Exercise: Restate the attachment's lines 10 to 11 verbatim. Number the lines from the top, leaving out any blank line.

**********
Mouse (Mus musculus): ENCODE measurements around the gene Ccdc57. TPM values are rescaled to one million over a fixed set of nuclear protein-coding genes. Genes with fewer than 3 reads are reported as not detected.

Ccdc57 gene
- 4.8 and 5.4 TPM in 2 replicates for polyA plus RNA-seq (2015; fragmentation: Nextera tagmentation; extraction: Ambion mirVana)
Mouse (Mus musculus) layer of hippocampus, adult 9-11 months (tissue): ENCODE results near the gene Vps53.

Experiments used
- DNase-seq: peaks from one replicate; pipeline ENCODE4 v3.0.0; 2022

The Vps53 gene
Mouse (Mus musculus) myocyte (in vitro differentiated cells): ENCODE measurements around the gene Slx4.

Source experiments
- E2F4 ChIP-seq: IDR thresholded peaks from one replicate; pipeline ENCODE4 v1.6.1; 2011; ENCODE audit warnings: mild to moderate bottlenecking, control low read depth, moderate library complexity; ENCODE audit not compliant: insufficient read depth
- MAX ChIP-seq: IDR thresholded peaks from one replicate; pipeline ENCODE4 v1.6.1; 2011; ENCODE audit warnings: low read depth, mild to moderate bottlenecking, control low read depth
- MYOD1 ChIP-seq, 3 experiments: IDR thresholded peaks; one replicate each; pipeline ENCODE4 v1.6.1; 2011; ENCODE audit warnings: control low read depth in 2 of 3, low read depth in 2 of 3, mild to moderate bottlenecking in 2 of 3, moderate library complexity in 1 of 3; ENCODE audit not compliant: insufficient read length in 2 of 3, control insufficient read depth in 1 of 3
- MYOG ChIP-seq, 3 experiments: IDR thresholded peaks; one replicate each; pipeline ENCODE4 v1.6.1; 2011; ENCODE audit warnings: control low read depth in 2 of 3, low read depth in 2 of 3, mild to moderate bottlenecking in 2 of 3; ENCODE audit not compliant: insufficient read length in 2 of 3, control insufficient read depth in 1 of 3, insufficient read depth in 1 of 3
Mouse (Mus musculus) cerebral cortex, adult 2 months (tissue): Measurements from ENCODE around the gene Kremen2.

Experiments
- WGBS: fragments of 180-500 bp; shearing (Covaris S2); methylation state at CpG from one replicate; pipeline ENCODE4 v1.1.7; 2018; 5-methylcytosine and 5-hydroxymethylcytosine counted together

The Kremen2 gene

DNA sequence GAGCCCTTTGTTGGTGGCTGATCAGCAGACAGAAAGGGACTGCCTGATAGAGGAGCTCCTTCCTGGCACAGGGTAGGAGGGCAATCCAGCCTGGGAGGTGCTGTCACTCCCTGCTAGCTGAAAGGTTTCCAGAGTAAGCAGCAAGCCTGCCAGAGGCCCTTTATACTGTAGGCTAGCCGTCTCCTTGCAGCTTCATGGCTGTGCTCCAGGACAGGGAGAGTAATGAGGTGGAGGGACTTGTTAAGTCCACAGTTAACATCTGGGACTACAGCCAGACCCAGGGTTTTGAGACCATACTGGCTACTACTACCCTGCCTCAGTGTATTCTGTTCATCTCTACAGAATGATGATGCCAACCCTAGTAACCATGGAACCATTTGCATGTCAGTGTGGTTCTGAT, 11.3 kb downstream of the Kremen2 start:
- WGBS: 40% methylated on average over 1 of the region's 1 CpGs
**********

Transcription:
- E2F4 ChIP-seq: IDR thresholded peaks from one replicate; pipeline ENCODE4 v1.6.1; 2011; ENCODE audit warnings: mild to moderate bottlenecking, control low read depth, moderate library complexity; ENCODE audit not compliant: insufficient read depth
- MAX ChIP-seq: IDR thresholded peaks from one replicate; pipeline ENCODE4 v1.6.1; 2011; ENCODE audit warnings: low read depth, mild to moderate bottlenecking, control low read depth